John Deere, in cooperation with Joskin, has unveiled the world’s first continuously variable transmission with an electro-mechanical power split, including an implement interface. This completely new concept has been awarded the only gold medal by the Agritechnica Innovation Commission jury.
On the new eAutoPowr transmission, John Deere has completely replaced the hydraulic components with an electric power path. The transmission’s two brushless electric motors are virtually wear-free and powertrain durability is said to exceed that of any other similar concept previously offered by the industry. In addition, maintenance costs are significantly lower.
Another advantage of eAutoPowr is its increased efficiency, especially in the partial load range. As a result, the already industry leading fuel efficiency of 8R Series tractors could be increased even further. Additional operator benefits include very precise speed regulation and better acceleration.
An integrated power management system ensures the transmission of high engine power without overloading the mechanical drivetrain. Clutch wear is permanently monitored and the clutch is automatically calibrated.
For driving implements and trailers eAutoPowr can provide up to 100kW of electrical power, with either 700V direct current (DC) or 480V variable frequency three-phase alternating current (AC) available. This means eAutoPowr is the first transmission to offer a cost-effective and efficient electrification solution for intelligent tractor-implement combinations, by merging power generation and propulsion in one system.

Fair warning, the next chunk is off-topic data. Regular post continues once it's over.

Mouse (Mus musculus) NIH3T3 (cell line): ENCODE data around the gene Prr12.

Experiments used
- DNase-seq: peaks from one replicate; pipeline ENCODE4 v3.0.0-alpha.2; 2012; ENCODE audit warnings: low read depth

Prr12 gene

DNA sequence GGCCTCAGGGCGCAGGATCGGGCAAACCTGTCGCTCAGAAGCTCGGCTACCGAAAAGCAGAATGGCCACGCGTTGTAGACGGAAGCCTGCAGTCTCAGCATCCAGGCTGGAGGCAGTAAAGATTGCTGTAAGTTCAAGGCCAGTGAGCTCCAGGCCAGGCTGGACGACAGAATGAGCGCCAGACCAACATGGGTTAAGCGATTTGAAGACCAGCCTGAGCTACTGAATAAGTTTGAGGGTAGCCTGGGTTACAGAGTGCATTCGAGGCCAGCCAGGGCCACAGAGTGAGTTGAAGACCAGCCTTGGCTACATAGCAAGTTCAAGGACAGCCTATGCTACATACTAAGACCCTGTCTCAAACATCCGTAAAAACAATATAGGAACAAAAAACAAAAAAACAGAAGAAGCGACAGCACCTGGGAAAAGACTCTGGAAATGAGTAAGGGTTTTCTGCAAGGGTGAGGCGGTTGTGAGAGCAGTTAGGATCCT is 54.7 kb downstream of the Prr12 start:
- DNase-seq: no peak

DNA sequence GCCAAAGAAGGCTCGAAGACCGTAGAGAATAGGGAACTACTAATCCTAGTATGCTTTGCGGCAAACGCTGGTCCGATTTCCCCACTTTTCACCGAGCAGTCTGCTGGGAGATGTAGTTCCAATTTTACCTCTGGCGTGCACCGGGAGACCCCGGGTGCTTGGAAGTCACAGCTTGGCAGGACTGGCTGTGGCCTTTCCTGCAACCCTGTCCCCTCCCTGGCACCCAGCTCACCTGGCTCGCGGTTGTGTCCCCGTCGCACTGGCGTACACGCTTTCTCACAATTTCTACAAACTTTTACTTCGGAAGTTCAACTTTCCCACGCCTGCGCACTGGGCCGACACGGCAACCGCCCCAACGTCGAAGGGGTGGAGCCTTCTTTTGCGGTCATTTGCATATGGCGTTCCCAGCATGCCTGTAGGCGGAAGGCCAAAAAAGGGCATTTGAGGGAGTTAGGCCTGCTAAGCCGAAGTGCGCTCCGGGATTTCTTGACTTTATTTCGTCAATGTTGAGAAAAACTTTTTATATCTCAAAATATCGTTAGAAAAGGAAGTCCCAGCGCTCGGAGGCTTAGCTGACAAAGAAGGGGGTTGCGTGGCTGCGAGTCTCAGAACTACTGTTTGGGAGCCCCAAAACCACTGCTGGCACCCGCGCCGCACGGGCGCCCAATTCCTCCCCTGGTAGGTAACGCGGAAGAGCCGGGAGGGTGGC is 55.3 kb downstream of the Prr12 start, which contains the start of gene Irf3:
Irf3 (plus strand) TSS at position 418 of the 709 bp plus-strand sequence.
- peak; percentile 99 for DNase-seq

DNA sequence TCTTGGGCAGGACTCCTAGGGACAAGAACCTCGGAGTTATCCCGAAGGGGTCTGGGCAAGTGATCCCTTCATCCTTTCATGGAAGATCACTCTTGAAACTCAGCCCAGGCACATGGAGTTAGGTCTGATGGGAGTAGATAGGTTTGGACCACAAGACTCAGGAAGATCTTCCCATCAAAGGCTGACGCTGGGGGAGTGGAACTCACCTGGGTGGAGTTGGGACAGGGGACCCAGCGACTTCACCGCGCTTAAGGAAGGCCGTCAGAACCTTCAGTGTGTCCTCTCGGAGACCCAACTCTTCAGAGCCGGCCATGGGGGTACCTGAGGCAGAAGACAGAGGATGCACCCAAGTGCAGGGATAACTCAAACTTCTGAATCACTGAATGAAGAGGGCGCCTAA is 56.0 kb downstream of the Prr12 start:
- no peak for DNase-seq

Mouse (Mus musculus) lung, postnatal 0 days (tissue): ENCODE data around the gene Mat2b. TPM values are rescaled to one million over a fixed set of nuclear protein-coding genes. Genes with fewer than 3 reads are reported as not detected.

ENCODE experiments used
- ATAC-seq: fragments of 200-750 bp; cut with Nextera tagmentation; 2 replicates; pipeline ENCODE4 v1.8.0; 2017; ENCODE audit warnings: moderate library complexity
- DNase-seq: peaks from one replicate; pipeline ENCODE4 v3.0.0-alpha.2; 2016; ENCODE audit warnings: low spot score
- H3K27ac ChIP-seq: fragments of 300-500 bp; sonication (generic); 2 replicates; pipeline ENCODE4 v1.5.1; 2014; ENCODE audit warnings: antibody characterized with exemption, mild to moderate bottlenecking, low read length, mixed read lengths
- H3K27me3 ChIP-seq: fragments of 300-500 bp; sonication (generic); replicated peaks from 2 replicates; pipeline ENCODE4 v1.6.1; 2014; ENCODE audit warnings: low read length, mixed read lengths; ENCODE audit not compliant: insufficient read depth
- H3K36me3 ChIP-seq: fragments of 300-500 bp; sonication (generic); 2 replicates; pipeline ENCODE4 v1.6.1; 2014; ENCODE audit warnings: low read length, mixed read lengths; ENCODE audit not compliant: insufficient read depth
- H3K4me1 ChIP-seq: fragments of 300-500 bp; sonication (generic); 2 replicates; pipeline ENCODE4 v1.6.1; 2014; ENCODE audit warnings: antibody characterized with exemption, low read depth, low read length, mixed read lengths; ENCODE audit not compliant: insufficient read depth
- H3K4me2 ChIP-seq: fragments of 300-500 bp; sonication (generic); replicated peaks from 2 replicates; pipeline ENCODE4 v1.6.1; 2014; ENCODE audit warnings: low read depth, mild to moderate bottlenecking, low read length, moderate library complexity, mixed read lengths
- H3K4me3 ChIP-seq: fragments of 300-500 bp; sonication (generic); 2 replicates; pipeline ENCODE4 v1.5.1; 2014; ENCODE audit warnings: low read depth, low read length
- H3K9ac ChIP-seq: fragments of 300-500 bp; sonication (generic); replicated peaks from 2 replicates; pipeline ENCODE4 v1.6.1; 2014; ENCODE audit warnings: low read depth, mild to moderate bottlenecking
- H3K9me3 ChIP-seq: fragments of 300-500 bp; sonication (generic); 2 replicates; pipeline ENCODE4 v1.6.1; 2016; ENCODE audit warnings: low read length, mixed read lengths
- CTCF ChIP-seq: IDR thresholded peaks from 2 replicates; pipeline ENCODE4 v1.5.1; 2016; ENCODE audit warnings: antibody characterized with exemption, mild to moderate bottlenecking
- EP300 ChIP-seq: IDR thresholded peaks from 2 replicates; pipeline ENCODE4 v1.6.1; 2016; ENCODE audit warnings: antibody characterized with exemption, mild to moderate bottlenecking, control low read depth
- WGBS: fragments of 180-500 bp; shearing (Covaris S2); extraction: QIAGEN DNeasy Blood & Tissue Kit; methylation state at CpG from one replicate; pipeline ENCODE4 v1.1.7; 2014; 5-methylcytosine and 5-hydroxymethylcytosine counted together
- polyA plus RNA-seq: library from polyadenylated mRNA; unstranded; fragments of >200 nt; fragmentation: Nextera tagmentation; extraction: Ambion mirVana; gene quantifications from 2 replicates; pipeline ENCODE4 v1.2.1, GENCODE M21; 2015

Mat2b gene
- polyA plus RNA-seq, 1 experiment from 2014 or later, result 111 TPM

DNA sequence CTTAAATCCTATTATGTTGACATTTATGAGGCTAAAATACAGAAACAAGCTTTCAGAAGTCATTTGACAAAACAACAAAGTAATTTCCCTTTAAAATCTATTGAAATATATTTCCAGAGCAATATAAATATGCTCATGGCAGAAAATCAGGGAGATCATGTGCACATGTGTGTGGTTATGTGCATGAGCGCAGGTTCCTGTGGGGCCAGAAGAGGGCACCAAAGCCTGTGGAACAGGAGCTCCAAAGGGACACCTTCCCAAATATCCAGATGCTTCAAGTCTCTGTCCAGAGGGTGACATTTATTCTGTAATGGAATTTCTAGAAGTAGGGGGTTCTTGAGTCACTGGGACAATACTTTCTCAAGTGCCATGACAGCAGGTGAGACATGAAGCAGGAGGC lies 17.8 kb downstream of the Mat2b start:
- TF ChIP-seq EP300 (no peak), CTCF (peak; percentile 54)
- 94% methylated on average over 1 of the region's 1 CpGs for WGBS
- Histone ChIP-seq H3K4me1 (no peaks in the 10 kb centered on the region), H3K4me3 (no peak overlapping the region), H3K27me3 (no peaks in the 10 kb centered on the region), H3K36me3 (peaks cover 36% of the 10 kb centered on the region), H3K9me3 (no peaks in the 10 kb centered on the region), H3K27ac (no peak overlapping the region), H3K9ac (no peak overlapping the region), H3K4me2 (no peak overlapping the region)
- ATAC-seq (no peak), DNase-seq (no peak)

To demonstrate this, John Deere and Joskin have jointly developed a special tractor and slurry tanker combination. The 25.5m3 slurry tanker is equipped with two drive axles powered by a 100kW electric motor, which is operated via a standard AEF ISO socket. The drive axles provide a significant increase in traction and reduction in wheelslip to help avoid soil damage.
This additional drive capacity can also be used for other implements and trailers. The technology allows smaller, lighter tractors to pull wider implements and injectors, for example, which increases productivity while reducing investment costs.